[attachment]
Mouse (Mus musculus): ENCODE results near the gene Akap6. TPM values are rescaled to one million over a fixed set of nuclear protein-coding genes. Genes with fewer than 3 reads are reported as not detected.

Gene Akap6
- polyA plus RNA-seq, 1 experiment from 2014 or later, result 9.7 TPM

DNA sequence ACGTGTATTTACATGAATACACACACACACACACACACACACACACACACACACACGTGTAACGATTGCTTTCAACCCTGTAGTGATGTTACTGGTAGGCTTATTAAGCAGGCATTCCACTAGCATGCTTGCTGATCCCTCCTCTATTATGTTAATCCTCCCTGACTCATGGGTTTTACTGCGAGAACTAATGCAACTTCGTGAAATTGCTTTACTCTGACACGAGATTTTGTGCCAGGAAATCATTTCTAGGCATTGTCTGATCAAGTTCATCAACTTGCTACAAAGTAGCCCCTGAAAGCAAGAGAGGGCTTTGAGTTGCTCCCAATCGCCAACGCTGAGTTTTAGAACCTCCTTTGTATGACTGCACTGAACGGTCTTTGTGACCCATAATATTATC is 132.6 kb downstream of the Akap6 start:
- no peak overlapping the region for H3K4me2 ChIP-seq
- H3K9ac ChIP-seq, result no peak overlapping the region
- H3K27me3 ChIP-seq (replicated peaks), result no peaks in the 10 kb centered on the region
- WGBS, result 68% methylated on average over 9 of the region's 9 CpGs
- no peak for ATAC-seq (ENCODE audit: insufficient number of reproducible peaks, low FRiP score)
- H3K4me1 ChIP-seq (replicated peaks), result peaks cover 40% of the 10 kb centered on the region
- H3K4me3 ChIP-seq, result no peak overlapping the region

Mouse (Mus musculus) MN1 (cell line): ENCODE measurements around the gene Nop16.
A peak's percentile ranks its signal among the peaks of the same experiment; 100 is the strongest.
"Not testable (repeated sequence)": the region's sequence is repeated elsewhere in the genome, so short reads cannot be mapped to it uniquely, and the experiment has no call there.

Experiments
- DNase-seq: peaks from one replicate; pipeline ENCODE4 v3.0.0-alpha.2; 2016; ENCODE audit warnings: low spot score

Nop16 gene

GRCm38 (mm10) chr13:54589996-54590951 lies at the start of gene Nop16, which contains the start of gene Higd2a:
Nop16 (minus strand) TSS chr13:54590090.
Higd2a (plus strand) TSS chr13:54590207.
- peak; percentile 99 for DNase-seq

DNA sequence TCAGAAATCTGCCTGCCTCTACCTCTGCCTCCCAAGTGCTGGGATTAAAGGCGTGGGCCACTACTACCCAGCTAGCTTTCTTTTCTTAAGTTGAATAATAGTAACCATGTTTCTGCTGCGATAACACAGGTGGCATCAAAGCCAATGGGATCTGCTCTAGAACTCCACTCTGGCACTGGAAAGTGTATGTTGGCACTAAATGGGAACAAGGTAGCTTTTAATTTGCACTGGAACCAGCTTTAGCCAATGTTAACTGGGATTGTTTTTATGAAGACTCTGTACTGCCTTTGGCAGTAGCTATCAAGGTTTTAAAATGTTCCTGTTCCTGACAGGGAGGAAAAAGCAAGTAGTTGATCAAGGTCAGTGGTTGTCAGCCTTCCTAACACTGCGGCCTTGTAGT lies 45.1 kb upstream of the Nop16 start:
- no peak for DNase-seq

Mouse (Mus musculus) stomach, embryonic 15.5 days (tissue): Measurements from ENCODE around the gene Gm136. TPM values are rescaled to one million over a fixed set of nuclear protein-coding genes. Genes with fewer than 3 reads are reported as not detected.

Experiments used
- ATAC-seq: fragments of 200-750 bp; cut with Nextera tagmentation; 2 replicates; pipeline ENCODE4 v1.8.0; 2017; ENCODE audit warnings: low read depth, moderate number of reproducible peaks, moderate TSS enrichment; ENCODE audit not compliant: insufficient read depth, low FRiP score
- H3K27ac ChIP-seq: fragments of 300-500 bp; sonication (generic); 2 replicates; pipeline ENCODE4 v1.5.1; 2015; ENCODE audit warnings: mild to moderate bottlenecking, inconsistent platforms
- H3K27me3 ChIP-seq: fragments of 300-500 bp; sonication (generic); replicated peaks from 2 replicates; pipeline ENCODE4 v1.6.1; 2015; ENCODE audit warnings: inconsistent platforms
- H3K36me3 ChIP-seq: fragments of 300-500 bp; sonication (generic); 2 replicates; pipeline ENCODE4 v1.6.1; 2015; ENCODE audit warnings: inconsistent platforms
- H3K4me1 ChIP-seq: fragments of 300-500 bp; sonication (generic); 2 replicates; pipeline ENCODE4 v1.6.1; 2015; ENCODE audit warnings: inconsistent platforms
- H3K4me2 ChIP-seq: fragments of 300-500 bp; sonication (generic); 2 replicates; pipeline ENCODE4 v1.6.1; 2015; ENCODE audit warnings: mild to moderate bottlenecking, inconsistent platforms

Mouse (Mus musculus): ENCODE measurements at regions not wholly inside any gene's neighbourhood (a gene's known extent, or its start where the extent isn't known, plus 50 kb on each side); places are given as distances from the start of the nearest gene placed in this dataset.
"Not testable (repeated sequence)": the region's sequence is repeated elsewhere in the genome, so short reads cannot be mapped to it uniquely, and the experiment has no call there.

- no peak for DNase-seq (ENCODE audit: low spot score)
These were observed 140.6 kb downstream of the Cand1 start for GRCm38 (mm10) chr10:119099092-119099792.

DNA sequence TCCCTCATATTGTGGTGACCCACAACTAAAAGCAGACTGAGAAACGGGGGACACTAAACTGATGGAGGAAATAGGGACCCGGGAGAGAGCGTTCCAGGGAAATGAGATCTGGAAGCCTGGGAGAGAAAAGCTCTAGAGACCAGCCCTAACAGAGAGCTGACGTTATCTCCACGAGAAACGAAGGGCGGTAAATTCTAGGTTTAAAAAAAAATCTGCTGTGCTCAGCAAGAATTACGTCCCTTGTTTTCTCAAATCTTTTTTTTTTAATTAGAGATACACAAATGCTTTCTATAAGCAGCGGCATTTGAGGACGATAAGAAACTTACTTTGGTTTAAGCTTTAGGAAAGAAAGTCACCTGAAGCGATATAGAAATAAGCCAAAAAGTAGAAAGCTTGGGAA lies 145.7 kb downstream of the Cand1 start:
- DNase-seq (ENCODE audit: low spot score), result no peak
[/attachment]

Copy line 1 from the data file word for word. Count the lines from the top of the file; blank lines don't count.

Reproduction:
Mouse (Mus musculus): ENCODE results near the gene Akap6. TPM values are rescaled to one million over a fixed set of nuclear protein-coding genes. Genes with fewer than 3 reads are reported as not detected.